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Old Mar 7, 2006, 1:43 PM   #1
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The more I read and learn about buying SLR lenses - the more I see it needed to test the lens before purchase. Is the situation really that bad when buying lenses that you will see that big of a difference in sharpness at center and corners between two identical lenses that you must test the lens ?

If so - How would you go about doing this in-store before purchase ?

I know enough to know that you must shoot a pic of something at say f2.8 28mm 50mm and 70 mm assuming I'm looking at a tamron 28-70 2.8.

then do same at f4 , f5.6 ect

Put image on SD card - then take home to evaluate edges and center sharpness.

then what ?

What do they mean 100% crop ?

Should you use the cameras auto-focus or should you manually focus when taking the test shots ?

I kinda got the idea - but not totally.

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Old Mar 7, 2006, 2:02 PM   #2
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You're unlikely to see a difference in two identical lenses from the same manufacturer but there is a difference between similar lenses by the same manufacturer or different manufacturers.

For example Sigma make two 70-300 zooms. The specs are almost identical but one is labelled APO and is slightly more expensive. The tests I have read say that this is a far superior lens to the non APO version and gets better reviews than the Nikon 70-300 zoom.

If you look at a 6Mp picture on your monitor and you view the entire picture your software will be scaling the picture down to about 0.7Mp if your screen is the standard 1024x768 pixels. To look at the actual pixels either view it at actual pixel size which means you only see a small part at a time on your screen or crop out an area of say 500x500 pixels that you can actually view at full res on the screen. The second option is often done for posting on the web as it creates a small file for downloadingatfull resolution, tjis is a 100% crop.

I tend to look for magazine reviews of lenses I'm interested in as they have the gear to set up objective tests.

Having narrowed down the choice I'd try to take pictures in the way I plan to use the lens and see what the results are like. No pointhaving a lens that's great atat f2.8 if you always shoot at f8.
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Old Mar 9, 2006, 10:49 AM   #3
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hi ...
there is no need to take such a pain. You can sit back at home and browse through 1000's of picture taken using different lenses at,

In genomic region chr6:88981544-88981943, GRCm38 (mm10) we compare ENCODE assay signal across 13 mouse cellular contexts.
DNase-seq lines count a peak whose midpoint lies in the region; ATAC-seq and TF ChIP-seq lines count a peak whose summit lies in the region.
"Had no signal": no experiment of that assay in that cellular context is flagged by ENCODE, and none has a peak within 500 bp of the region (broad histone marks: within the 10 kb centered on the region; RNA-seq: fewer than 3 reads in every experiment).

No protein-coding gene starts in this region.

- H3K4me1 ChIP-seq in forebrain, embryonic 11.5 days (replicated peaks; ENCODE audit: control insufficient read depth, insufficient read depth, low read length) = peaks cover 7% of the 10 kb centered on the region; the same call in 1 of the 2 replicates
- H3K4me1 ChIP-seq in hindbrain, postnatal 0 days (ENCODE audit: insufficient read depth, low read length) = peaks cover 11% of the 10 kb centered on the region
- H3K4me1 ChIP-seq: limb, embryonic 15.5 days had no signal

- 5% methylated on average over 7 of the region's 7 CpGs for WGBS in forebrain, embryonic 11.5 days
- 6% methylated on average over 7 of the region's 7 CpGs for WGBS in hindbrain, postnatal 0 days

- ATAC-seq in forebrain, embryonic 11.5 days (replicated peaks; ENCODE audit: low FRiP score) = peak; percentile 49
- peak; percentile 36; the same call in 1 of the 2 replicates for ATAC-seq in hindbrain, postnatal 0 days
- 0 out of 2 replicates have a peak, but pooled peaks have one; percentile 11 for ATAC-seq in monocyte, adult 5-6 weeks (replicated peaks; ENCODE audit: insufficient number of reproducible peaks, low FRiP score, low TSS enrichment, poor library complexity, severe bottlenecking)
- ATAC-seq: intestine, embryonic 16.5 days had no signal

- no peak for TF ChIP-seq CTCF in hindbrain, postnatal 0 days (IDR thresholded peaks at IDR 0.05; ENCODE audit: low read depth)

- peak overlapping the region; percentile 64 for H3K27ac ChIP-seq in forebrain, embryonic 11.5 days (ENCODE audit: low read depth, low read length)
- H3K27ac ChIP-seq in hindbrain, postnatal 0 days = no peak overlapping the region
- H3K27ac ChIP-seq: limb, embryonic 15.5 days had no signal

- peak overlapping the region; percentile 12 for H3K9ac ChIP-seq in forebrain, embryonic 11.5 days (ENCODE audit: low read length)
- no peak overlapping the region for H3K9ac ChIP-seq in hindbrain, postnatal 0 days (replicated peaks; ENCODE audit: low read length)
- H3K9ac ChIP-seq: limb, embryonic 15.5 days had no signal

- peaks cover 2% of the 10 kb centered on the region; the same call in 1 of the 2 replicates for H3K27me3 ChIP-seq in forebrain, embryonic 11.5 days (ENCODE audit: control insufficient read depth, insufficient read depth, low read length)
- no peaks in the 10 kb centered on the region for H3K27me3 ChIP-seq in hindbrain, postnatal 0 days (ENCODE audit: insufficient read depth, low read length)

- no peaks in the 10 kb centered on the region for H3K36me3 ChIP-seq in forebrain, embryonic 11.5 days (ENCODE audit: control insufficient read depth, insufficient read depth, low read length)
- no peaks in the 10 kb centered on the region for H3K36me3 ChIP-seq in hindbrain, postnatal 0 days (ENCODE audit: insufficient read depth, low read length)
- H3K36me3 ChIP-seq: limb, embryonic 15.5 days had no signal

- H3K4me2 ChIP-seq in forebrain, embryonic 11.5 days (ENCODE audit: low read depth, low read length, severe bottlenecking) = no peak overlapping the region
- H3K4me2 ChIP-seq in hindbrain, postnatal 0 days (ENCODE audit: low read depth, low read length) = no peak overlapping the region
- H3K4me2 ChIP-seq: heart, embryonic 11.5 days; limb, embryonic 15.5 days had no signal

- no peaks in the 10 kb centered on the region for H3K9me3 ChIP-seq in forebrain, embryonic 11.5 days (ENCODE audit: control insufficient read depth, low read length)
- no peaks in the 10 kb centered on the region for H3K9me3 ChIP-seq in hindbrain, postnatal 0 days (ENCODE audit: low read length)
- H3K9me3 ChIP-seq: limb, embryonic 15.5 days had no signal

just click on the lens icon you want to evaluate and you will see 1000 of pictures

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Old Mar 9, 2006, 11:06 AM   #4
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But isn't it true that there can be a great deal of variance between different copies of the same lens ?

(i.e.)- your exact same lens looks sharp at this aper/shut/focal length - but my lens isn't.

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Old Mar 9, 2006, 12:06 PM   #5
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there will be some variance in the performance. But I guess at least all high-priced lenses are well tested for quality assurance such that they end up with only little variance but not significant.
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Old Mar 9, 2006, 4:45 PM   #6
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sportster64, I understand your frustration, I went through the same thing, until I finally decided I'll just get them and test them myself. I was actually hesitant to buy it online, but I can't find any decent photo store near me. Plus, I found a really good deal!

I just bought a D50 with three lenses, and I'm planning on testing them when I get them. I'll do a little newspaper, chart and brickwall tests, but mainly I'll do real world tests.

The lens I bought are cheapies (Nikkor 18-55, 70-300, 50 f/1.8 ), so I don't expect much. The testing is more for understanding the lens' limitations so I know when to use specific settings. I know I won't be expecting the 70-300 to produce sharp images beyond 200mm.

I have questions of my own for everyone:

From what I've read, for zoom lenses, the best image a lens can produce for a certain focal length is two stops down from it's fastest aperture setting. Anyone know if this rule of thumb fairly accurate?

Are there tests I should do that would determine right away if the lens is a lemon or not? I know about the back and front focusing issue is one, but are there others?

sporster64, here's something that may frustrate you more:
I also read that for some lens (depending on its internals), the image you get from a lens on a specific focal length and aperture setting can vary base on the actual glass alignment inside! For example, say on the 70-300, if you start off at focal length 300mm and then adjust to 150mm, and take a picture, the lens alignment inside may not be identical as the one if you had start from 70mm and then moved up to 150mm. Not only that, but if the front lens rotate upon focusing, it is also possible that the soft spot of the lens would move round. So it may be soft on the left on one shot and then soft on the right on the next shot!

This is the reason I finally decided to buy the lens. I'll go crazy thinking about all these permutations. The mag tests gives you some general background on the lens' capability, but there will be variance from lens to lens. And I assume chhetri is right, the variance will be less on more expensive lens. But in the end, the lens is just a tool and as long as you don't get a DOA lemon lens, you just have to make do with what you get and understand its capabilities and limitations.

good luck!

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